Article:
Inslee: 'Enormous mistake' for Schultz to make 2020 bid as independent

Inslee: 'Enormous mistake' for Schultz to make 2020 bid as independent
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Washington Gov. Jay Inslee (D) on Monday said he has discouraged former Starbucks CEO Howard Schultz from launching an independent presidential bid in 2020.

"I feel it would be an enormous mistake by Howard," Inslee, who is mulling a 2020 bid himself, said in an appearance on CNN's "New Day."

"He has had a successful legacy as a businessperson, and it would be tarnished beyond imagination if he does the only thing that his candidacy would do would be to help the reelection of Donald TrumpDonald John TrumpTrump calls Sri Lankan prime minister following church bombings Ex-Trump lawyer: Mueller knew Trump had to call investigation a 'witch hunt' for 'political reasons' The biggest challenge from the Mueller Report depends on the vigilance of everyone MORE," Inslee added.

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The governor pushed back against the suggestion that Schultz might not hurt a Democratic candidate, and could pull votes from Trump given his more conservative views on abortion, "Medicare for all" and government spending. 

"Virtually every Democrat alive who can count votes” believes Schultz's candidacy would help Trump, the governor said.

"This would be a disastrous event," he added. "I have strongly suggested to Howard to keep your legacy intact as a businessperson who’s done some decent things, and not engage in this ruinous project which only has one potential outcome."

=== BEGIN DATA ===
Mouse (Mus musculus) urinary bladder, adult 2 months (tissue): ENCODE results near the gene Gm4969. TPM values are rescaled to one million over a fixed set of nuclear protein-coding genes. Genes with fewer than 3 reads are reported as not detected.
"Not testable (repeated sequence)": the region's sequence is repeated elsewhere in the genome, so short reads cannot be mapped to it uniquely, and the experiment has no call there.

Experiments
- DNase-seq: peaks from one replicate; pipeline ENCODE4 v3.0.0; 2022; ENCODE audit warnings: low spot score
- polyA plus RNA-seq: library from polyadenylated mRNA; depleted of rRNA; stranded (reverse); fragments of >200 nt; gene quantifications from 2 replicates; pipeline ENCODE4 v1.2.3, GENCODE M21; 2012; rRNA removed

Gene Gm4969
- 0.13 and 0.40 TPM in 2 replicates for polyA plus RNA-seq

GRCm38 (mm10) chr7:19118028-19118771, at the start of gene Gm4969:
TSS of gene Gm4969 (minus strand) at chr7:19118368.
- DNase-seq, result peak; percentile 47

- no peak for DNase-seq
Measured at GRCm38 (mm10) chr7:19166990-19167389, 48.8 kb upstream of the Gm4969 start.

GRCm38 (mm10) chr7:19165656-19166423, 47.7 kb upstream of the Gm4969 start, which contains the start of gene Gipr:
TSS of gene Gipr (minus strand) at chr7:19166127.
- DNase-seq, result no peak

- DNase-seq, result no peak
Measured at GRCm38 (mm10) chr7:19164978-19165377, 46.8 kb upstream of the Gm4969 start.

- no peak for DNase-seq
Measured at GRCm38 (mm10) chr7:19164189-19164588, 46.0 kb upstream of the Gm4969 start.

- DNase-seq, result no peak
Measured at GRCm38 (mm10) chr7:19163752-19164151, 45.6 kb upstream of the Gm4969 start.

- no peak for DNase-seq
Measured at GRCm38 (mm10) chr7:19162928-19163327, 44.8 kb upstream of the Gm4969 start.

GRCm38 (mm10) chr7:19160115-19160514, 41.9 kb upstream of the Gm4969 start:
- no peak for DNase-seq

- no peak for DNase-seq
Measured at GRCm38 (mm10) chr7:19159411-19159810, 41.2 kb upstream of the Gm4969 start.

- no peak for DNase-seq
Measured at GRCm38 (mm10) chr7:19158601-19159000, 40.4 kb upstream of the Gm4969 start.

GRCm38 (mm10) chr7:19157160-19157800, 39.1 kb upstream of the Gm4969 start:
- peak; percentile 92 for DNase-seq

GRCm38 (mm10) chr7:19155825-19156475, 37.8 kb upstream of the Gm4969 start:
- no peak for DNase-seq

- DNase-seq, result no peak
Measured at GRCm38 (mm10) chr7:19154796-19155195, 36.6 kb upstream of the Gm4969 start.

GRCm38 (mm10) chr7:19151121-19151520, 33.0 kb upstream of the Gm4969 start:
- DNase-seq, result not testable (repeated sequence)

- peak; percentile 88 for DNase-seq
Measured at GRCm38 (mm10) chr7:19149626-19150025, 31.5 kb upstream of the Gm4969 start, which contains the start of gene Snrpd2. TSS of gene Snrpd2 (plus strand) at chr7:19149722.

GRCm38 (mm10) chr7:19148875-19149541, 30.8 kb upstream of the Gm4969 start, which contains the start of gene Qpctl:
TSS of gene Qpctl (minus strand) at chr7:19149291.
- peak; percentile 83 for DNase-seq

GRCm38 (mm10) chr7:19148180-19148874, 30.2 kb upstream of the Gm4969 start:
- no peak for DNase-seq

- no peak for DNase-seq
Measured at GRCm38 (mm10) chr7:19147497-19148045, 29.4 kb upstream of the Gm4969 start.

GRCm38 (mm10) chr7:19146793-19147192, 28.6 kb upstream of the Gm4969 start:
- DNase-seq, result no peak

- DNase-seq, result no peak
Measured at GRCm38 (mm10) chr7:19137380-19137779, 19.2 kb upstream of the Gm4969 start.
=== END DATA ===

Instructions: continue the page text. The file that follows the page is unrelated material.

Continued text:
Schultz, who served as Starbucks's CEO from 1986-2000 and again from 2008-2017, said late last month that he's "seriously thinking of running for president" as a "centrist independent."

Schultz told The New York Times he will make his final decision on a campaign after a three-month book tour. His announcement has drawn criticism from Democrats who have voiced concerns that he would pull votes away from the party's nominee in 2020 and boost Trump's reelection chances.

A number of Democrats have already entered the 2020 race or announced exploratory committees, including Sens. Kamala HarrisKamala Devi HarrisWarren unveils plan to cancel student loan debt, create universal free college Moulton enters 2020 White House race The Hill's Morning Report - Is impeachment back on the table? MORE (D-Calif.), Elizabeth WarrenElizabeth Ann WarrenTrump pushes back on impeachment talk: 'Tables are finally turning on the Witch Hunt!' Warren unveils plan to cancel student loan debt, create universal free college Moulton enters 2020 White House race MORE (D-Mass.), Kirsten GillibrandKirsten Elizabeth GillibrandWarren unveils plan to cancel student loan debt, create universal free college Cory Booker has a problem in 2020: Kamala Harris Booker to supporter who wanted him to punch Trump: 'Black guys like us, we don't get away with that' MORE (D-N.Y.) and Cory BookerCory Anthony BookerWarren unveils plan to cancel student loan debt, create universal free college The Hill's Morning Report - Is impeachment back on the table? Booker: Barr's suggestion of spying on Trump campaign 'eroded' public's trust MORE (D-N.J.).

The field is expected to grow larger and more progressive heavyweights, including former Vice President Joe BidenJoseph (Joe) Robinette BidenWarren unveils plan to cancel student loan debt, create universal free college Moulton enters 2020 White House race The Hill's Morning Report - Is impeachment back on the table? MORE and Sen. Bernie SandersBernard (Bernie) SandersThe biggest challenge from the Mueller Report depends on the vigilance of everyone GOP Senate campaign arm hits battleground-state Dems over 'Medicare for All,' Green New Deal Warren unveils plan to cancel student loan debt, create universal free college MORE (I-Vt.), are said to be mulling White House bids.